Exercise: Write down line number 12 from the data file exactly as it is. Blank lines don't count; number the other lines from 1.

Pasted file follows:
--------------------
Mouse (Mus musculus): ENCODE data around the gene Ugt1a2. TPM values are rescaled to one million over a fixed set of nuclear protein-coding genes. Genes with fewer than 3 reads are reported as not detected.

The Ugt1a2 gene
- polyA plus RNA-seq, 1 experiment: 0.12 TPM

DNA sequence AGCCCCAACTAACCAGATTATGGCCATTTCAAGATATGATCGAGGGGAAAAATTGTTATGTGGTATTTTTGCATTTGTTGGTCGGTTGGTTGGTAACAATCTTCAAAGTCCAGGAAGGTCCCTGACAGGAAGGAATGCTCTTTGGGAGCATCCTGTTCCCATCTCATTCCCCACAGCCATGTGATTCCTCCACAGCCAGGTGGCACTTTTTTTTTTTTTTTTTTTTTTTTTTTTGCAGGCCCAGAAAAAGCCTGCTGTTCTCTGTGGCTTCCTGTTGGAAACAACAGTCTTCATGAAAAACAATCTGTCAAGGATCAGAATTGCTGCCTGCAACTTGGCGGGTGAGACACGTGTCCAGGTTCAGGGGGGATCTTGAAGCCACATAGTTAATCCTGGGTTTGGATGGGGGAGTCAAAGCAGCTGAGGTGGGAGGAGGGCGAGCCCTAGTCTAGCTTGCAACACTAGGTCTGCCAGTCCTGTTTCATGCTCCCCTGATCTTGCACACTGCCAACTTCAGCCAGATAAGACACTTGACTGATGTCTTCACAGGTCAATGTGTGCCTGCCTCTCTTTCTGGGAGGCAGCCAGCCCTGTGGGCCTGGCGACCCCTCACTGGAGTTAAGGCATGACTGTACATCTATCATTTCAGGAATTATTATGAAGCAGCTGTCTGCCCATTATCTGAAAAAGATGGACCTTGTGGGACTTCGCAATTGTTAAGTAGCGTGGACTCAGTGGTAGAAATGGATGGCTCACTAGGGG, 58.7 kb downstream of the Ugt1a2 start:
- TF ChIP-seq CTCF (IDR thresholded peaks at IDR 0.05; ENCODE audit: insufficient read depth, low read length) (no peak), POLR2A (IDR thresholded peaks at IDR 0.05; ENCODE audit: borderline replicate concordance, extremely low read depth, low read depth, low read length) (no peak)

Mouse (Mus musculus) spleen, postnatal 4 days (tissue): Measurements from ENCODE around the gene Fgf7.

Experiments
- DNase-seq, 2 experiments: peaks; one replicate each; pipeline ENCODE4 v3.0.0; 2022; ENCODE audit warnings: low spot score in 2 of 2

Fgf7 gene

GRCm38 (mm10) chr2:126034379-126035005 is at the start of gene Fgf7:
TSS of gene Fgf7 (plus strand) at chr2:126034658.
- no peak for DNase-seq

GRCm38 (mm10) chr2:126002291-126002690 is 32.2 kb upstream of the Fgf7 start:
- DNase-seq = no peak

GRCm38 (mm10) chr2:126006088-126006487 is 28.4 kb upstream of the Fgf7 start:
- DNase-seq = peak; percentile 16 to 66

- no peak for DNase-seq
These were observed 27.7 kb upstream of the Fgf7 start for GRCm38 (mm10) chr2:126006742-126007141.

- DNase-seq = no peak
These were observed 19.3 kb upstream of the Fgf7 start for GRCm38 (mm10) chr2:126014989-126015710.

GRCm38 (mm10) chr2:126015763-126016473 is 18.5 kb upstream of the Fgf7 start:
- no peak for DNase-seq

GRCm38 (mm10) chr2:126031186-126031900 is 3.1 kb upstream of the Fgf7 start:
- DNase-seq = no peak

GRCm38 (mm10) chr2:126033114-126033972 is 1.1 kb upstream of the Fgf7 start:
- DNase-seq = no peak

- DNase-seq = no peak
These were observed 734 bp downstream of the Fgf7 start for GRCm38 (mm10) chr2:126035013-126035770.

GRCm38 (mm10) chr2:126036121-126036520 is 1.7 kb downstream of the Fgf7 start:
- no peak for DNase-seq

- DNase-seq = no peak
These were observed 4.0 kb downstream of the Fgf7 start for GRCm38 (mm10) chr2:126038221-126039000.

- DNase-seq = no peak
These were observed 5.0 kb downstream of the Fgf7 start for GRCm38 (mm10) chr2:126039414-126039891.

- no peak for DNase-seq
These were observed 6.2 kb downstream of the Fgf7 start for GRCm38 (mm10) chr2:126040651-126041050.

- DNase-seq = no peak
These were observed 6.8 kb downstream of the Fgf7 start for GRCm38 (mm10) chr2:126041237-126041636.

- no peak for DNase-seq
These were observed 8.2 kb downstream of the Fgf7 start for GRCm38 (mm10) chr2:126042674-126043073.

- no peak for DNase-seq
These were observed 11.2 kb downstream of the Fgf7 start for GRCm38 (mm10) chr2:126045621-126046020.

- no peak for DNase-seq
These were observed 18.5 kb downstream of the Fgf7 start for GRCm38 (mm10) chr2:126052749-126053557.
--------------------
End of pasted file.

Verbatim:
- no peak for DNase-seq